Published: Sun, October 14, 2018
Medicine | By Brett Sutton

Births by C-secs doubled between 2000 & 2015: Lancet

Births by C-secs doubled between 2000 & 2015: Lancet

C-sections can save the lives of women and babies when there are birth complications such as fetal distress, or abnormal positioning.

Globally, C-section use has increased by 3.7% each year between 2000-2015 - rising from 12% of live births (16 million of 131.9 million) in 2000, to 21% of live births (29.7 million of 140.6 million) in 2015, researchers said.

In low and medium-income countries, C-sections were nearly five times more frequent in births among the richest quintile versus the poorest quintile.

Researchers said 60 per cent of countries were overusing the procedure and 25 per cent underusing it, suggesting wide disparities in how the clinical recommendations are being followed.

They said it was important for women and healthcare workers to understand the "small but serious risks" associated with C-sections, and ensure they were used in cases medical need.

However, a surge in C-section births is also on the rise across North America (32%) and Western Europe (27%).

The study says that there is also emerging evidence that a C-section birth can subtly affect the health of a child, affecting their hormonal, physical and bacterial exposures during birth, which may increase the risk of allergies and asthma later in life.

"The large increases in C-section use - mostly in richer settings for nonmedical purposes - are concerning because of the associated risks for women and children", said Dr. Marleen Temmerman, lead author of three studies published October 11 in The Lancet.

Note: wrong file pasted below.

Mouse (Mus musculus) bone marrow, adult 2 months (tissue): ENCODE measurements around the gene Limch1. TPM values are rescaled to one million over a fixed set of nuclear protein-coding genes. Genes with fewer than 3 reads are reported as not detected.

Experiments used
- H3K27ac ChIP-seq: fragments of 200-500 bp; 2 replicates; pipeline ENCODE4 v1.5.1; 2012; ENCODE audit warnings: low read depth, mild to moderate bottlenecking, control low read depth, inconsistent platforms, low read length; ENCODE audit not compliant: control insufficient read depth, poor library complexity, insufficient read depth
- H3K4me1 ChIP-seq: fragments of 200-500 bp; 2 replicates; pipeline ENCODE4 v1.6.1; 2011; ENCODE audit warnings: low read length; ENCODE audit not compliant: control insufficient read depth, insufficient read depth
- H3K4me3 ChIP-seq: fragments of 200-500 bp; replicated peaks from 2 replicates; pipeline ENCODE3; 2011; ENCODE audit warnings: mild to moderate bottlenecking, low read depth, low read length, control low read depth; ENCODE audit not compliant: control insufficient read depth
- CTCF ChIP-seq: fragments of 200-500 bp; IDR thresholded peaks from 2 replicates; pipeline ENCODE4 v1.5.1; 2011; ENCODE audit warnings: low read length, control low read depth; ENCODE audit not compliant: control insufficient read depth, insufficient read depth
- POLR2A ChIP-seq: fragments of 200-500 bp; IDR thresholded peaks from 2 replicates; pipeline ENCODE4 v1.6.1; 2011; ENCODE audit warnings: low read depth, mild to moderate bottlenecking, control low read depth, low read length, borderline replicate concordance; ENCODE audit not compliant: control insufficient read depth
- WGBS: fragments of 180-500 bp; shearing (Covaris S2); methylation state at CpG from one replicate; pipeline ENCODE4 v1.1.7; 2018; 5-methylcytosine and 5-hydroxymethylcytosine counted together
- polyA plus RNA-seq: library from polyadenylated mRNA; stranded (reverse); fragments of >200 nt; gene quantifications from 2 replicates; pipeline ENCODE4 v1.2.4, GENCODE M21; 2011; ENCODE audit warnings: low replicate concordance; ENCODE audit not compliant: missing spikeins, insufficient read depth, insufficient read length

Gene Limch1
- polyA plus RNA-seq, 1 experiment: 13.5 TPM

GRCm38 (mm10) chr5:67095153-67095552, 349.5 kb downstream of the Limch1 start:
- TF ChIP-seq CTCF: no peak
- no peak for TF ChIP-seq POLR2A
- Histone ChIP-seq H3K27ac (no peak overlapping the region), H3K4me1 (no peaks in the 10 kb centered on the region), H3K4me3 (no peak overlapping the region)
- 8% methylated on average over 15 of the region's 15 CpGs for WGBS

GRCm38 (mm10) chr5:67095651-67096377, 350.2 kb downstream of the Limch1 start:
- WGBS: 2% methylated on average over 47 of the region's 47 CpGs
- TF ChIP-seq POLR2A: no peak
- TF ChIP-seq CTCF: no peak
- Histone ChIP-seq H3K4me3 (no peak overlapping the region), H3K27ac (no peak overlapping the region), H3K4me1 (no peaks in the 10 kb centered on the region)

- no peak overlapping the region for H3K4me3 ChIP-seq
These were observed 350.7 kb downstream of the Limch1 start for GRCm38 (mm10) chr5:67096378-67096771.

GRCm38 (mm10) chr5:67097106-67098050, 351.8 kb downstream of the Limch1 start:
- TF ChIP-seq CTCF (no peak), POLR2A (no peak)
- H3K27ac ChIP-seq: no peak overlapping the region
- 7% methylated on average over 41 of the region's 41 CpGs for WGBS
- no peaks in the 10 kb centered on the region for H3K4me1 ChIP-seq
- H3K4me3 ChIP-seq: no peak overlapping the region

In at least 15 countries C-section use exceeds 40 per cent, researchers said.


More than half of all births are carried out with C-section in Brazil, Egypt and Turkey, while in parts the west and central Africa region the procedure was used in only 4.1 percent of births.

In France, the rate of caesarean section (20.4% in 2016) remains stable since 2010, "which suggests a general attitude tending to limit the achievement of this intervention", notes the latest perinatal survey published by the Ministry of Health.

Looking at trends in Brazil and China where there is high use of C-section, the researchers found that many were in low-risk pregnancies, in women who were well-educated, and in women who had previously had a C-section.

But experts also warn that the increase in C-sections needs to come alongside a greater awareness of the health risks that accompany the procedure.

Some of the possible risks associated with c-sections may include bleeding, blood clots, surgical injuries to the mother's organs, infection, injury to the child, increased risks in future pregnancies, adverse reactions to medications, and breathing problems for the child especially when born before 39 weeks of pregnancy.

"Greater understanding of this is important to help inform decision making by families, physicians, and policy makers".

'C-section is a type of major surgery, which carries risks that require careful consideration, ' said Sandall.

"The growing use of c-sections for non-medical purposes could be introducing avoidable complications, and we advocate that c-section should only be used when it is medically required".

According to a study published today in the Lancet journal, it would be easier for wealthy women to give birth via cesarean sections. "Joint actions with governmental bodies, the health care insurance industry, and women's groups are urgently needed to stop unnecessary C-sections and enable women and families to be confident of receiving the most appropriate obstetric care for their individual circumstances". However, the trends reveal that more and more childbirths are being done via c-section, regardless of whether it is necessary or not.

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